WELCOME SUNSHINE AND SHOWERS; GOODBYE APRIL

April 30, 2022

April has had its fair share of rain this year, but right now with sunshine warming the air and the soil, early bulbs and perennials colour the garden and offer hope for a COVID-free world. (That last bit would be my inner Pollyanna voice.)

30 years ago, on the 26th of April, my sister Jane, died of brain cancer at the age of 42. In the memoir I began five years ago to mark 25 years without her, she factors prominently as my confidant and muse. While a sense of catharsis may accompany the overdue completion of my manuscript, the loss I feel for her remains.

For me, the business part of writing (aka: the road to publishing) is dull and daunting. Tedious enough to make me ask myself “Why bother?”  A journey with so many forks, U-turns and dead ends, is enough to test anyone’s drive to succeed.

My biggest problem though, is the anxiety caused by my entrenched mindset to get the work done. Writing and creating are the fun parts and having been raised under the mantra: work before play, I don’t feel dabbling in a new writing project permissible until I’ve got all my publishing ducks organized. It was too much; I needed help.

Many thanks for my Nourishment Call with Chelene Knight who showed me tools to break down and sort the madness impeding my progress and left me feeling more grounded and assured. And to my weekly writing-sprint friend, Andrew. Our chat took me three steps closer to confidence and recognizing the big picture needs of my manuscript.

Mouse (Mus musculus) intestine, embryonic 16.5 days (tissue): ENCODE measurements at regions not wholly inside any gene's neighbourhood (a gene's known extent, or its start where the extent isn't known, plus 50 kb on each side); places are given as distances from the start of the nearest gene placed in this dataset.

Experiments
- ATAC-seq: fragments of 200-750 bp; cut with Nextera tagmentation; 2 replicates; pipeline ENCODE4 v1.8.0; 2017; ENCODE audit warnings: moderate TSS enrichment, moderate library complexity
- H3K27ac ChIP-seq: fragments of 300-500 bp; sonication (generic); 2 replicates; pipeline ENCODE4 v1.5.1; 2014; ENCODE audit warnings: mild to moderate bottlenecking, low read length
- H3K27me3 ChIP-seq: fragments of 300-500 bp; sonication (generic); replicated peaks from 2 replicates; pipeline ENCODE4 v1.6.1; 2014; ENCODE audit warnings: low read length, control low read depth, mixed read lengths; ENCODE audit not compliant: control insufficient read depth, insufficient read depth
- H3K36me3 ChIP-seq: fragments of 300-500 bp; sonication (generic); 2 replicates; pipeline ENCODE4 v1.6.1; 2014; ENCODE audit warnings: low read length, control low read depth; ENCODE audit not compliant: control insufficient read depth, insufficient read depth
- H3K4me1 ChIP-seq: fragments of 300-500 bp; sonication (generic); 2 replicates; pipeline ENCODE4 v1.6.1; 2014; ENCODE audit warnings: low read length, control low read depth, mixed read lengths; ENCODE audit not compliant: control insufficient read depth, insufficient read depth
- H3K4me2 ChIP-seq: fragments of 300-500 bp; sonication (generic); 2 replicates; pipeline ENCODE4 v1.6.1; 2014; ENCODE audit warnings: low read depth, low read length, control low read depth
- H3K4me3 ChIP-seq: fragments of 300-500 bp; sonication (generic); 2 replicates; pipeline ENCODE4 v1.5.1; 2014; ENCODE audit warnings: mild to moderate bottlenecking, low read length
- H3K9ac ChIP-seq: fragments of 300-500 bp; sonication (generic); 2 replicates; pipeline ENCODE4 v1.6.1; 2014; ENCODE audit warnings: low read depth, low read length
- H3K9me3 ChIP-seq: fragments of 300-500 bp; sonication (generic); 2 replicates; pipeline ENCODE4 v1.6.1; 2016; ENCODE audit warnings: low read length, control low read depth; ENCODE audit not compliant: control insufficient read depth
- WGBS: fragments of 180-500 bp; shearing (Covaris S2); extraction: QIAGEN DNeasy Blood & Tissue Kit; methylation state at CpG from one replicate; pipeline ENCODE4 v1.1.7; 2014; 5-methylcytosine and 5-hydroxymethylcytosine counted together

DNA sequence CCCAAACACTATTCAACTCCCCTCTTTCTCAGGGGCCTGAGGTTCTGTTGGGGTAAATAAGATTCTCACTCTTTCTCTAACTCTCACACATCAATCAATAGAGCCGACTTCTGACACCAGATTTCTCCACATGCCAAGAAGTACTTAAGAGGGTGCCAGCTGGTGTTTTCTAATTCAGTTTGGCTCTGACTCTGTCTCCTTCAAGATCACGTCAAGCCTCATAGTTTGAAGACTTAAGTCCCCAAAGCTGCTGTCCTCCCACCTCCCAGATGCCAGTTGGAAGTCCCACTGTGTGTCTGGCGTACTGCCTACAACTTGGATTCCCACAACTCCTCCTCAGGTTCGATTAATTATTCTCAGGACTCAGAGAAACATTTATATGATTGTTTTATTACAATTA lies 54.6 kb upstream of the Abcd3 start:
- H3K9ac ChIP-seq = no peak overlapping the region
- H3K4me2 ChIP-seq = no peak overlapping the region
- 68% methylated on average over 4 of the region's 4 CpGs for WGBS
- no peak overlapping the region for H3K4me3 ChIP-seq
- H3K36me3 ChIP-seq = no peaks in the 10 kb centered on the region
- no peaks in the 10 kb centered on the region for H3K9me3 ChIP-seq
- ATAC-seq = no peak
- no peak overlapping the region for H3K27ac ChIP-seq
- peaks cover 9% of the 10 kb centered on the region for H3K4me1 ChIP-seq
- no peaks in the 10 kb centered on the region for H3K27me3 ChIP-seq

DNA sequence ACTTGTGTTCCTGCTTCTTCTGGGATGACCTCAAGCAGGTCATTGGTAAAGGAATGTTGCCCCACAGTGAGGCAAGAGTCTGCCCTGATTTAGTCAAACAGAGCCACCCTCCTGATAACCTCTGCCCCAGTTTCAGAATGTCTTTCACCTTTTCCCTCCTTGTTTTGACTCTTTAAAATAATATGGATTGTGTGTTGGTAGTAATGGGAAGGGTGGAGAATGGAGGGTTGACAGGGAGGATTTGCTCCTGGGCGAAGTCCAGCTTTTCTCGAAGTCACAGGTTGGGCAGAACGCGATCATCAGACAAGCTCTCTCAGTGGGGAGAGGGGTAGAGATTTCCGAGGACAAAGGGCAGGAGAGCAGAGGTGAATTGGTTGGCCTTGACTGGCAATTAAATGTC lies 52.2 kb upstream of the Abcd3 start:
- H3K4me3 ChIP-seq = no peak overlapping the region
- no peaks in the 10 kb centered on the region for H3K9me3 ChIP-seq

Now that I’ve taken time to identify the source of my frustration, I’ll spend the early part of May weaving a plan of measured step towards my publishing goal and pepper it with enough fun-framed windows to tease me forward and make me smile.

Some things that make me smile:

THIS MONTH’S SKETCH and a HAIKU:

Grandbaby twin boys

toddle twig-linked adventures

on dappled footpaths

THIS MONTH’S PHOTOGRAPH:

Ligularia dentate ‘Othello’

An early perennial whose bold, bronze foliage provides a flattering backdrop to pink tulips (done), golden Hakone grass (still too small to see) and in this case, a litter of once velvety, now disintegrating Magnolia blossoms. Oh, and the eager Hosta peeking out in the foreground. My garden never stops changing.

READING LIST:

I’ve discovered that keeping track of the books I complete has me not only more conscious of my reading habits, but reading more. Not sure if that’s good or bad …

  1. Aubri Black (2019) –  Did He Hit You?
  2. Frances Hodgson Burnett (1911) – The Secret Garden
  3. Rachel Rose (2021) – The Octopus Has Three Hearts
  4. Kim Thuy (2009) – Ru

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